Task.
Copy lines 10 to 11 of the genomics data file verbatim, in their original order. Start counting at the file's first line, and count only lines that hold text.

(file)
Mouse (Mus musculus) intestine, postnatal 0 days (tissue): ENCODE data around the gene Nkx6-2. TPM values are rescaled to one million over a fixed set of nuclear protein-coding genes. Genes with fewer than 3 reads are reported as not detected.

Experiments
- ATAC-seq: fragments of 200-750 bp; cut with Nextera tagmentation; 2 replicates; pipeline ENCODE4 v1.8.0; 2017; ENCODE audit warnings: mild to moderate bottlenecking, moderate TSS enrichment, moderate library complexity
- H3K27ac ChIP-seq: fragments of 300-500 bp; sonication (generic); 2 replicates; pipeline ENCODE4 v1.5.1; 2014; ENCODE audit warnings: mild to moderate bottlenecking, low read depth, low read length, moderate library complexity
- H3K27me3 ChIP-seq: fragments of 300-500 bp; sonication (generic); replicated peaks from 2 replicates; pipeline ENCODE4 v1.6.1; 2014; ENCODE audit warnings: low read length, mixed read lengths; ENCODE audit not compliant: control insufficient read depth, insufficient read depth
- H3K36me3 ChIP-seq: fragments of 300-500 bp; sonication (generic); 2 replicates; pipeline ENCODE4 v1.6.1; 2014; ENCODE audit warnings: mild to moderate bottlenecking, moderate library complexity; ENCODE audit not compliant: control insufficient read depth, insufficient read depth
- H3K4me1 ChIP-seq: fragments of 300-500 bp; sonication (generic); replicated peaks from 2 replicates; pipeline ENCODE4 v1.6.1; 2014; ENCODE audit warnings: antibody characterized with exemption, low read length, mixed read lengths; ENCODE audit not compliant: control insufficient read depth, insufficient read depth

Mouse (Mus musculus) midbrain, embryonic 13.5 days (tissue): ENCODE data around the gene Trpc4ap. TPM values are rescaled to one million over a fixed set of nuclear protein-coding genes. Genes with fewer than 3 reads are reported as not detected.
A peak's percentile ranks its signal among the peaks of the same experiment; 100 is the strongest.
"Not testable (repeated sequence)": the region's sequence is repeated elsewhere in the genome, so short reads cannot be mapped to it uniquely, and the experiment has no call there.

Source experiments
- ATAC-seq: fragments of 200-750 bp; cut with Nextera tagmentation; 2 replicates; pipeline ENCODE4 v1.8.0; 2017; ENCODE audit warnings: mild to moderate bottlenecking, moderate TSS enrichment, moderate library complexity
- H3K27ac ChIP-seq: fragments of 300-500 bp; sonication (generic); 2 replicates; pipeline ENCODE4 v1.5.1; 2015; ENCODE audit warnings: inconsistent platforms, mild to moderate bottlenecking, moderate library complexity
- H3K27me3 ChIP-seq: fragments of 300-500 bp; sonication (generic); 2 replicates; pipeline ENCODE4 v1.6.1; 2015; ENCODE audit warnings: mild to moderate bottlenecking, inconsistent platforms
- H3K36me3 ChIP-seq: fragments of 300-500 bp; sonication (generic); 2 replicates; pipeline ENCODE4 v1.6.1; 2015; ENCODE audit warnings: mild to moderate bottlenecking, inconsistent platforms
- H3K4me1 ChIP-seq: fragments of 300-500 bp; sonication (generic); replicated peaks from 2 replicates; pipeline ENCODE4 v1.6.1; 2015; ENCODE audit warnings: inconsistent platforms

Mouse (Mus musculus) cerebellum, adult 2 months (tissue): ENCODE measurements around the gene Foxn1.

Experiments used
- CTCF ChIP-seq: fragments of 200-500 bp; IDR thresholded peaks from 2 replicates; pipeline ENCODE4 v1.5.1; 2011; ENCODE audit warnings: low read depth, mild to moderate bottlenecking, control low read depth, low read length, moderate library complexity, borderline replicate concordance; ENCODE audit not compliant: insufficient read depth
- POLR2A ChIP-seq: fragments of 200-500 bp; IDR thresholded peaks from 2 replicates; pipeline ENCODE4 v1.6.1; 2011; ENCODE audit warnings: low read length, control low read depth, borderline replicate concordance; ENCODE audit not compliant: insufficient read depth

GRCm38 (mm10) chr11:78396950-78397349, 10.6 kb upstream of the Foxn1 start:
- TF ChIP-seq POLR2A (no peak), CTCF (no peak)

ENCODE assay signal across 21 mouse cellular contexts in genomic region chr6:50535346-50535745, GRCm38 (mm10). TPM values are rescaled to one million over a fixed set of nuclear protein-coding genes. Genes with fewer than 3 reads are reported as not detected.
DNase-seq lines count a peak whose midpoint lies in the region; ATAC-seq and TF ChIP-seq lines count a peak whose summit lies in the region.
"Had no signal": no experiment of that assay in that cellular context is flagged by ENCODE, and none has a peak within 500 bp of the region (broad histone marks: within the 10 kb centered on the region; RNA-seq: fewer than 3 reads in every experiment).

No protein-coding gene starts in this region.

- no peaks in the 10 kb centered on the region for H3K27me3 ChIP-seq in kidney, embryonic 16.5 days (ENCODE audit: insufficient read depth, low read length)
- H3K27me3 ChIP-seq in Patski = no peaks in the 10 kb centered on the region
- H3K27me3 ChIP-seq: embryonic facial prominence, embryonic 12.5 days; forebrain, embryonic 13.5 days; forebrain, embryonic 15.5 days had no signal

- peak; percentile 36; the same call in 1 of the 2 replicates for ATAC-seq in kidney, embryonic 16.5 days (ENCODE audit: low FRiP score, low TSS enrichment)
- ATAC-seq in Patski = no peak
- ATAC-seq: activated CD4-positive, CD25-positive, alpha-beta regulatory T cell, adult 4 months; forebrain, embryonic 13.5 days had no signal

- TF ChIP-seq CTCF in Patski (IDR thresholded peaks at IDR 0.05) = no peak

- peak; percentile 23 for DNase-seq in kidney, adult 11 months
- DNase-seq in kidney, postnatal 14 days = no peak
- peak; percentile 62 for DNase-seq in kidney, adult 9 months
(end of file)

"Not testable (repeated sequence)": the region's sequence is repeated elsewhere in the genome, so short reads cannot be mapped to it uniquely, and the experiment has no call there.

Source experiments